Healthy Campus Summit initiates dialogue on student health

Summit+participants+took+part+in+a+variety+of+wellness+activities.
Back to Article
Back to Article

Healthy Campus Summit initiates dialogue on student health

Summit participants took part in a variety of wellness activities.

Summit participants took part in a variety of wellness activities.

Courtesy of Campus Health

Summit participants took part in a variety of wellness activities.

Courtesy of Campus Health

Courtesy of Campus Health

Summit participants took part in a variety of wellness activities.

Hang on for a minute...we're trying to find some more stories you might like.


Email This Story






Healthy Campus summit featured speakers, networking and discussion.

The Healthy Campus 2020 committee held the first-ever, day-long Healthy Campus 2017 summit on Oct. 30.

New Orleans schools like Tulane and Xavier University, in addition to universities around the country, partnered with the American College Health Association through the Healthy Campus 2020 pledge to coordinate health strategies.

The summit, which was held in the Lavin-Bernick Center for University Life, featured speaker Luolo Hong, vice president for Student Affairs and Involvement Management and the Title IX coordinator at San Francisco State University.

Participants in the summit were able to network with other academic professionals, listen to keynote speakers, have discussions during breakout sessions and participate in wellness activities through short yoga breaks.

The summit was designed to promote dialogue around health, community and how Tulanians can support one another. Presentations also focused on how staff and students can facilitate discussion and organize effectively.

A major health concern administrators are facing is increasing instances of alcohol abuse on campus. After attending a presentation on alcohol and the party culture on college campuses, freshman and pre-med student Charlie Morrill said the summit opened up a dialogue about some of the negative aspects of university party culture.

“I think that this has informed me of ways I can discuss [alcohol culture] as sort of a holistic, everything approach, and it’s not just about individuals,” Morrill said.

Parts of the summit focused on how administrators can work with students to allow them to organize about issues that matter to the Tulane community. The theory presented at the summit was that when students believe they have a voice to express themselves, the campus community is healthier.

“If this is about changing the many cultures that we have, students are the culture, the students make the culture, the students change the culture,” Hong said. “And I think as administrators and as faculty we play a role in that, but it’s nowhere near as powerful as when students do it. So when students speak up and students agitate, I really see such a potential in that.”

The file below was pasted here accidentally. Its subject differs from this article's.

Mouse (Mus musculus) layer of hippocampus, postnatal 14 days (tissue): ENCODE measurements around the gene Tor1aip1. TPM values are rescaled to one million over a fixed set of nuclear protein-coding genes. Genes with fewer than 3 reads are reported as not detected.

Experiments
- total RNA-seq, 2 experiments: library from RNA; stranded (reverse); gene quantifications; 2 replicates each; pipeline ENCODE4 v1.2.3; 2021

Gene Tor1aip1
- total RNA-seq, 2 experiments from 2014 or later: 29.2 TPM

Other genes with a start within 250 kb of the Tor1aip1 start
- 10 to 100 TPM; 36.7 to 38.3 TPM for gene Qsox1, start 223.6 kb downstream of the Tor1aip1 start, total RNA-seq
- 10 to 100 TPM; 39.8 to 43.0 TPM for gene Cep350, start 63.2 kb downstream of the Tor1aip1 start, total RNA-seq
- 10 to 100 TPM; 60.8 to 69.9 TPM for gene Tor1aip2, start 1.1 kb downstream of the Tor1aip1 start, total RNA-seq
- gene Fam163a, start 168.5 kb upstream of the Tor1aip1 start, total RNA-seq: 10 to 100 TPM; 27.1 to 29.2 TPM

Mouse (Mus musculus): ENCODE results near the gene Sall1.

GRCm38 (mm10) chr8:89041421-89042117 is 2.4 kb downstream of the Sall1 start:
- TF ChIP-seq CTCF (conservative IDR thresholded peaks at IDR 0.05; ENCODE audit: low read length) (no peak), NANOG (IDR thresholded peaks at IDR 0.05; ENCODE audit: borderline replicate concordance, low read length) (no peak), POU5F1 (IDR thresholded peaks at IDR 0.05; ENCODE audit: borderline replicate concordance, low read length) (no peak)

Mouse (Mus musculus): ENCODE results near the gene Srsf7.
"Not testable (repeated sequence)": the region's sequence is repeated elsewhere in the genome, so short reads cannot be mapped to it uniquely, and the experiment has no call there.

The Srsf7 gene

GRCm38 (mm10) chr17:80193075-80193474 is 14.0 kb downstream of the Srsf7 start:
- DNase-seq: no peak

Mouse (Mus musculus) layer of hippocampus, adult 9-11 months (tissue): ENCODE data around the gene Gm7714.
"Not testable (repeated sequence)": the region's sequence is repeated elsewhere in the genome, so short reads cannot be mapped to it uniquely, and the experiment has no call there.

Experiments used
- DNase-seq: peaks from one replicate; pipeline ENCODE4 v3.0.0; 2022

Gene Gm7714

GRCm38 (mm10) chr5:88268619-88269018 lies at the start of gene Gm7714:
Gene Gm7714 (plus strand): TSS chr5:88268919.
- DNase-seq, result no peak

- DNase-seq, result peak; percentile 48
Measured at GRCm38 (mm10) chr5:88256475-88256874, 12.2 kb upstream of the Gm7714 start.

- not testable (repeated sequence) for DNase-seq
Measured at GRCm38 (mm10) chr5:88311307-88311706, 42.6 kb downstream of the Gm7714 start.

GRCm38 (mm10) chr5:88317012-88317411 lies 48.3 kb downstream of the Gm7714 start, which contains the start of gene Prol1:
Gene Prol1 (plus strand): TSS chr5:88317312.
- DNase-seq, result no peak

Mia Yazaki Levine, a freshman in the HealthWave residential learning community, attended the breakout session Developing Student Leadership for Cultural Change. She recalled past interactions with students organizing.

“I’ve already signed three petitions since I got here, and it’s first semester freshman year,” Levine said. “But we don’t actually have conversations about the stuff that matters, which is a lot more important.”

Hong’s background in public health, higher education and social justice education led her to investigate the intersections among these fields.

“A lot of the negative health impacts that we see in various communities are based in the same kinds of issues that result in why we see poverty, racial injustice, gender inequity,” she said at the summit.

Scott Tims, assistant vice president for Campus Health at Tulane, shared Hong’s thoughts on the intersectionality of health and academics.

“I think that the health of our students is tied to whether or not they’re able to be academically successful, and so I want students who are coming to Tulane [to be] able to successfully navigate and manage their health in ways so they can, one, graduate and, two, go on to be successful in whatever’s next for them,” Tims said.

Tims is pushing for more student involvement in the Healthy Campus initiative and future summits. Though there were several students on the committee this year, Tims is seeking more input.

Hong is also encouraging students to get involved through non-health-related campus organizations.  

“I just see that there are so many places where students are already leaders,” Hong said. “If they were to make sure they address this and talk about ways that they could contribute to impacting these things, that could be very powerful.”